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Sweet Murder: A Victorian Tale of Lust, Obsession and Insanity

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Robert writes eclectic and informative articles about a variety of historical subjects including unusual events and people.

Picture of a Victorian Lady

Picture of a Victorian Lady

Christiana Edmunds

In the late 1870s, Christiana Edmunds was a 40-something unmarried woman, a spinster in the pejorative terminology of that era. She was long past the age of being marriageable, but by all accounts she retained her looks and was extremely attractive. Certainly she thought so herself; she often compared herself to Venus, the goddess of love.

Christiana lived with her widowed mother in Brighton, England. She did not work, but was described as being a woman of independent means, probably having inherited money from her late father.

Sometime in 1870, she became involved with a young doctor named Charles Beard, who lived across the street from her. Christiana exchanged passionate letters with the doctor, but unfortunately and inconveniently, Dr. Beard was married with children.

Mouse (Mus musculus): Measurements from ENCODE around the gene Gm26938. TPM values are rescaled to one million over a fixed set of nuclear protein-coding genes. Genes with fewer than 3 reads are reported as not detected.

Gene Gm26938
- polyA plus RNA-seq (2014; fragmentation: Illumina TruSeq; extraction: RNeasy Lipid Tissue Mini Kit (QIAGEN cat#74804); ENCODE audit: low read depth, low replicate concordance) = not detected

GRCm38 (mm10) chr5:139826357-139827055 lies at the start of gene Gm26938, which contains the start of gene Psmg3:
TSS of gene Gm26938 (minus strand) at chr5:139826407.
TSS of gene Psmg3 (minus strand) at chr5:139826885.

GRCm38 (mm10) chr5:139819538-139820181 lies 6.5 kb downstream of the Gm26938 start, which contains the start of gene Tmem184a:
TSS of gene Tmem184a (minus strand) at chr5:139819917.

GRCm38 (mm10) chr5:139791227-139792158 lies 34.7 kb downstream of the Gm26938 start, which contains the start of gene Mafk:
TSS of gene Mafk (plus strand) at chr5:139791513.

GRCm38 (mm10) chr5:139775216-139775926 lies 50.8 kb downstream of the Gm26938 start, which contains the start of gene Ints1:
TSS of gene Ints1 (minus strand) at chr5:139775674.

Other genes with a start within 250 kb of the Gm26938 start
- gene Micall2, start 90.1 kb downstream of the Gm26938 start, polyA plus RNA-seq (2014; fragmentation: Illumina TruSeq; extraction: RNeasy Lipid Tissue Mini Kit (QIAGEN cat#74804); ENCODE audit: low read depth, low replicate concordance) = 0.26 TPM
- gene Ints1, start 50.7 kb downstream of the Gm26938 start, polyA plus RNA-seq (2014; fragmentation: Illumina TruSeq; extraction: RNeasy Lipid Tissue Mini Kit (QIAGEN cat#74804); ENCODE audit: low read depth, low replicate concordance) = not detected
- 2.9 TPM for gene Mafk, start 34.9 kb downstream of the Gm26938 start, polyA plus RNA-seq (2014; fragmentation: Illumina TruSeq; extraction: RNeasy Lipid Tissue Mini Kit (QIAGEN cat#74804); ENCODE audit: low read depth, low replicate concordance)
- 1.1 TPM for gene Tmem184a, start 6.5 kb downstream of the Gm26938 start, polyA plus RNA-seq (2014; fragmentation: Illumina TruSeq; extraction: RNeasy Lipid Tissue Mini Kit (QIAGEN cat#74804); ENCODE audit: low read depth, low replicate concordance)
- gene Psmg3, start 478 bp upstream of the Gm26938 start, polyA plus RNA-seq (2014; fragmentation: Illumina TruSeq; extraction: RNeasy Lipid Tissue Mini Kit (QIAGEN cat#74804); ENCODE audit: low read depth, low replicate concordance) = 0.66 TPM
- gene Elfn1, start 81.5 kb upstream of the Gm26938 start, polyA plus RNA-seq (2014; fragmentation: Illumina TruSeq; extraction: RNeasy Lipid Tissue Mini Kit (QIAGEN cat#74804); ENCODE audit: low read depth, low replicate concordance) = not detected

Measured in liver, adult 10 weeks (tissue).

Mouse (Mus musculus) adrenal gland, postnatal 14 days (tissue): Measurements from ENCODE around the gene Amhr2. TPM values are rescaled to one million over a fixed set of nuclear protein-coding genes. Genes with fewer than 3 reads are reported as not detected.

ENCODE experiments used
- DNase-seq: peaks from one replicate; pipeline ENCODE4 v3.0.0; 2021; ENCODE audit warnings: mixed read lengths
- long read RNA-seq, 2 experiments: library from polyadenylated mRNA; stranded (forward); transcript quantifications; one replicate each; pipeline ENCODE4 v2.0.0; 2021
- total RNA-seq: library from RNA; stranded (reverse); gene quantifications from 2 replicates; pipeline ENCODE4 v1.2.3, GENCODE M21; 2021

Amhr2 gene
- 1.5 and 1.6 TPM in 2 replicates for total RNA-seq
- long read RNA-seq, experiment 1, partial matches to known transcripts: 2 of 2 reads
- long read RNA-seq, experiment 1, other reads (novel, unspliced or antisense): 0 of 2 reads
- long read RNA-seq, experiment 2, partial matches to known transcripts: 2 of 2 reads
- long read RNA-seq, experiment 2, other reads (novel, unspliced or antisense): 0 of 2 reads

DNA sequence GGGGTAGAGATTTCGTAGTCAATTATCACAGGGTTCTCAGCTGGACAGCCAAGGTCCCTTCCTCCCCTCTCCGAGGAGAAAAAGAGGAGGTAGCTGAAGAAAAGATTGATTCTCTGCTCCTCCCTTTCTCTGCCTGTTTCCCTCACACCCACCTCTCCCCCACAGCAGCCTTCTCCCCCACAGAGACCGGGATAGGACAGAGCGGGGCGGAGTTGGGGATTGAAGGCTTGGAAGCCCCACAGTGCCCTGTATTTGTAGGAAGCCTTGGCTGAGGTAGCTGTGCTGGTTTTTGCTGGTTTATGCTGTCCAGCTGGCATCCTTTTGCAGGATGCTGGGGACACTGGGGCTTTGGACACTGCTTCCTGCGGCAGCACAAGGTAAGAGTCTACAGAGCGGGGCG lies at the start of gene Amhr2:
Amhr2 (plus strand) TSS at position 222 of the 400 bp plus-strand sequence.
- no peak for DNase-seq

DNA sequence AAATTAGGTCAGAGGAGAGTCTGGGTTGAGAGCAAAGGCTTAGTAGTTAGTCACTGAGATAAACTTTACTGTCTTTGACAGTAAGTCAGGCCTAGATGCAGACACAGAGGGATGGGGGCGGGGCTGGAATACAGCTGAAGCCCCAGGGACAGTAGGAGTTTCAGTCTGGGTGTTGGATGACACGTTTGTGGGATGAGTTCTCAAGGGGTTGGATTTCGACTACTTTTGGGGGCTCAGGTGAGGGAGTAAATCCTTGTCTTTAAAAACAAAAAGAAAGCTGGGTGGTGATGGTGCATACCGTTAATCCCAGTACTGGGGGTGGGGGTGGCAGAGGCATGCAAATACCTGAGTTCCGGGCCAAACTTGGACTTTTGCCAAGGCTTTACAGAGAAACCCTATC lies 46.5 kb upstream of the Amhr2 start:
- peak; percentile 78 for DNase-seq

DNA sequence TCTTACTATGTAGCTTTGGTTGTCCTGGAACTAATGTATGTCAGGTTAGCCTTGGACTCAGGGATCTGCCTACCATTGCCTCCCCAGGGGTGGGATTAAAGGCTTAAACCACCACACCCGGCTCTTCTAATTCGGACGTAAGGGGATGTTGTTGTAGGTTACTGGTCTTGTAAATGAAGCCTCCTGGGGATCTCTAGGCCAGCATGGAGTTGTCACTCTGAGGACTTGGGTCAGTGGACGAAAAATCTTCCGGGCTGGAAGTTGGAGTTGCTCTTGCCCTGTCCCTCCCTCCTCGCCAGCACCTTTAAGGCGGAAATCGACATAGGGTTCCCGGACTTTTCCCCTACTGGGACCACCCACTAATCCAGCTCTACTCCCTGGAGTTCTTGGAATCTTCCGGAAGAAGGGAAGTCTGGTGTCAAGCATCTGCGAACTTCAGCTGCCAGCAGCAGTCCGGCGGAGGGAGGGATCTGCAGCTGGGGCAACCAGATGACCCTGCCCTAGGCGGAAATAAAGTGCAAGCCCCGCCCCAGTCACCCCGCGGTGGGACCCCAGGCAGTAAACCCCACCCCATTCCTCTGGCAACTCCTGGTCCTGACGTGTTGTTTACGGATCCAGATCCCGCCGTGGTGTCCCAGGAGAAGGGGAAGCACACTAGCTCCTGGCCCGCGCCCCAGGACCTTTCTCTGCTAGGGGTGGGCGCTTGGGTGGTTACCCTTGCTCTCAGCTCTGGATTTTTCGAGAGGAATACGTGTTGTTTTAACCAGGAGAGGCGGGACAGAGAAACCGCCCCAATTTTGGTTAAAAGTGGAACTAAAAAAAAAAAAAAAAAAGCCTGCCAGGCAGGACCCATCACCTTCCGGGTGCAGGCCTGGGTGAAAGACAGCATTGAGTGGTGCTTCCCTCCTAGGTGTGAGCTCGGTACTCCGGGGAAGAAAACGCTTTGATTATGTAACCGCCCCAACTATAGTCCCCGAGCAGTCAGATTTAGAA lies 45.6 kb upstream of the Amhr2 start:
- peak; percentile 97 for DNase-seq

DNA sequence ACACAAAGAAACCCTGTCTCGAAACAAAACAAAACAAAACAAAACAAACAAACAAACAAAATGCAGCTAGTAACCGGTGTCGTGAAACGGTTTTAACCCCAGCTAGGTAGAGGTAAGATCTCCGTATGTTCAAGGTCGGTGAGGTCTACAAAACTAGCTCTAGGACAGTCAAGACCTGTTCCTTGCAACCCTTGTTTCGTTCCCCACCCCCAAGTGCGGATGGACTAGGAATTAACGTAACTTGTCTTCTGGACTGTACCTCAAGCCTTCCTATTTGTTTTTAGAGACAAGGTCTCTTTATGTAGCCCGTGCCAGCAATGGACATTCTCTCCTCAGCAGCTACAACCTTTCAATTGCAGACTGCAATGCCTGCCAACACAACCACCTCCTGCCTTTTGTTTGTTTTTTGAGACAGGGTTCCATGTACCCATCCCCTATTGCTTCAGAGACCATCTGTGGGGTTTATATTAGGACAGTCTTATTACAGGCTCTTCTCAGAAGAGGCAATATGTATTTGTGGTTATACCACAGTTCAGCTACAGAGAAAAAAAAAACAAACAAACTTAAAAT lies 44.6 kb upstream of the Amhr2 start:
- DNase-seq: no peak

This did not stop Christiana from pursuing a relationship with Dr. Beard. To avoid scandal and find a pretext for visiting, Christiana also befriended the doctor's wife. They became friends and one day Christiana brought Dr. Beard's wife a box of chocolates.

Soon after, Dr. Beard's wife became seriously ill, but recovered. Dr. Beard seemed to have suspected something was wrong and decided to break off his relationship with Christiana. He demanded she give back his letters and refused to see her again. Christiana was despondent.

The following year, a number of other people in the neighborhood got sick. Most of them recovered, but a young child of four died. At first, the coroner ruled the death was from natural causes.


Upon further investigation, the young boy was found to have died from strychnine poisoning. How had he ingested it?

No one suspected Christiana until she inserted herself into the case. She approached police and told them that she had gotten violently ill after eating chocolates from a local shop. She suspected that they were contaminated.

Strychnine was and still is a common poison used to kill mice. The police questioned the owner of the chocolate shop as well as his suppliers and they all denied ever using strychnine. The chocolate owner claimed he had no need to use mouse poison because his cat took care of any problems.